• Countries that have achieved higher active ageing outcomes have also been able to keep the inequality in active ageing experiences low.
• Helping the most vulnerable people in countries with low active ageing will also improve equality across member states.
• The experience of active ageing has become more equal in the period from 2004 to 2011 in the selected nine EU countries where data was available for this time period.

Potential Impact:
MOPACT is underpinned by a strong commitment to impact, notably in two areas:

1. An advance in the knowledge base that underpins the formulation and implementation of policies and initiatives supporting inclusive societies, in the context of active ageing.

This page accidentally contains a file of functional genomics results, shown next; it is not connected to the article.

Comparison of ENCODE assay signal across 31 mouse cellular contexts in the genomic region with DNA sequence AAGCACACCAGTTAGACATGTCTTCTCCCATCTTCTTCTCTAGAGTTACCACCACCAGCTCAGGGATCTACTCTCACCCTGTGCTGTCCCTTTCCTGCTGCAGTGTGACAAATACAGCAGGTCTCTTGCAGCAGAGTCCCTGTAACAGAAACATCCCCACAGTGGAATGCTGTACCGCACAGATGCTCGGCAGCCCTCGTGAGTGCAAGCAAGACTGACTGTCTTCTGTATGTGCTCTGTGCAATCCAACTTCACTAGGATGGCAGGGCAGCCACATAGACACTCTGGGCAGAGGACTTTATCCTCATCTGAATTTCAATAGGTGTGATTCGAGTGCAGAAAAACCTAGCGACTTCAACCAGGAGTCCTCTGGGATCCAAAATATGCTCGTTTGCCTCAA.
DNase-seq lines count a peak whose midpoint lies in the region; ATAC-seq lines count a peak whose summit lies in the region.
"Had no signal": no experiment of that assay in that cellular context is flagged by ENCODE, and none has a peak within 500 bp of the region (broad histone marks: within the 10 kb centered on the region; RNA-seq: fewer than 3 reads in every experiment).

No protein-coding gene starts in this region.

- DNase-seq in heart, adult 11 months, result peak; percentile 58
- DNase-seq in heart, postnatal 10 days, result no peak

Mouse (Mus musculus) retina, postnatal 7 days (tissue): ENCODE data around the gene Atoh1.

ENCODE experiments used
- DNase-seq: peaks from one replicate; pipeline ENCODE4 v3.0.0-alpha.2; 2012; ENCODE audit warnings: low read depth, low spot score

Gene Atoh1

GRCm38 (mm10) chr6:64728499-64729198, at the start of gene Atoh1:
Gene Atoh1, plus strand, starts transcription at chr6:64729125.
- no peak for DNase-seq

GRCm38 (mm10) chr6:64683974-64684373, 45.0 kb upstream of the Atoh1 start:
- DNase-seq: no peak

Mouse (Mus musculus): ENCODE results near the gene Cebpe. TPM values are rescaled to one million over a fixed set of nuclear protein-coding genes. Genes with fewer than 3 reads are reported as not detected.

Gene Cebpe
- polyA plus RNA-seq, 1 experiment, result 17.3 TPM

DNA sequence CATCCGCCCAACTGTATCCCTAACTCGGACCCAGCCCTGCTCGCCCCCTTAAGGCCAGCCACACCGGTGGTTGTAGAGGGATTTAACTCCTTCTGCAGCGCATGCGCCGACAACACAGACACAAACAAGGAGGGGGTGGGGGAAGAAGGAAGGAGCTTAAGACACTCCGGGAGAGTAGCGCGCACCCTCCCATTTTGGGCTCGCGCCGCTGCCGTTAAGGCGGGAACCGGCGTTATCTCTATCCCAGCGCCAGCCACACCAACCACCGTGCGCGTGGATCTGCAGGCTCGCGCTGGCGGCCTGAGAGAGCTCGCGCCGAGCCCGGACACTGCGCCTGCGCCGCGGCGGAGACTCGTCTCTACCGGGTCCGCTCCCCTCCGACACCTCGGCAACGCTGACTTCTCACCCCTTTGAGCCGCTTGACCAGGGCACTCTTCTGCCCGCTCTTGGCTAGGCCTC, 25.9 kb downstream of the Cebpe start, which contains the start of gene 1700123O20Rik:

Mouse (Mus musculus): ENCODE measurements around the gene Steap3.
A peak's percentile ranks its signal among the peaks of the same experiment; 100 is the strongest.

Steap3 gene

2. A critical mass of resources, relevant communities, stakeholders and practitioners to assess the potential for practices, values, policies and initiatives supporting inclusive societies, in the context of active ageing.

The overarching responsibilities of work package 1 will, over the final year of the project, generate a set of scenarios of active ageing, an evidence base for policy makers to develop strategic actions to meet the challenges of demographic change in Europe. Strategies and policy recommendations related to how to make longevity an asset for Europe will be developed following (1) a review of the empirical evidence on active ageing, building on the analysis of the AAI, its indicators complemented by life course-specific indicators and additional indicators on capacity and enabling environment and (2) a review of institutions and policies on specific issues.